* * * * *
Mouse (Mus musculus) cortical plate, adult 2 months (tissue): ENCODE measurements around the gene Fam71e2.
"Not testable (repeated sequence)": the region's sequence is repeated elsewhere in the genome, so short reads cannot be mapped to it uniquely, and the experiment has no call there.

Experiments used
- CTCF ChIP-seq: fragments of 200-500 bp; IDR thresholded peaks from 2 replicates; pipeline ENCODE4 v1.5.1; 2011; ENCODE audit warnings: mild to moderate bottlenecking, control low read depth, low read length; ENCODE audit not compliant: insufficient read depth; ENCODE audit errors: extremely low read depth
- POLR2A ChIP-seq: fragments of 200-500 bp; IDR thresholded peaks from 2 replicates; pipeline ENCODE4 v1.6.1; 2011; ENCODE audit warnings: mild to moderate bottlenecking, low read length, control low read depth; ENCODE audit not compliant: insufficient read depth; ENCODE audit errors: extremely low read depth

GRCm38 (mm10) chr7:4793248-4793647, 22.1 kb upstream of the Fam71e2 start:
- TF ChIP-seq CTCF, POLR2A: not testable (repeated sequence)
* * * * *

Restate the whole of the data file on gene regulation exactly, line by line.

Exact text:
Mouse (Mus musculus) cortical plate, adult 2 months (tissue): ENCODE measurements around the gene Fam71e2.
"Not testable (repeated sequence)": the region's sequence is repeated elsewhere in the genome, so short reads cannot be mapped to it uniquely, and the experiment has no call there.

Experiments used
- CTCF ChIP-seq: fragments of 200-500 bp; IDR thresholded peaks from 2 replicates; pipeline ENCODE4 v1.5.1; 2011; ENCODE audit warnings: mild to moderate bottlenecking, control low read depth, low read length; ENCODE audit not compliant: insufficient read depth; ENCODE audit errors: extremely low read depth
- POLR2A ChIP-seq: fragments of 200-500 bp; IDR thresholded peaks from 2 replicates; pipeline ENCODE4 v1.6.1; 2011; ENCODE audit warnings: mild to moderate bottlenecking, low read length, control low read depth; ENCODE audit not compliant: insufficient read depth; ENCODE audit errors: extremely low read depth

GRCm38 (mm10) chr7:4793248-4793647, 22.1 kb upstream of the Fam71e2 start:
- TF ChIP-seq CTCF, POLR2A: not testable (repeated sequence)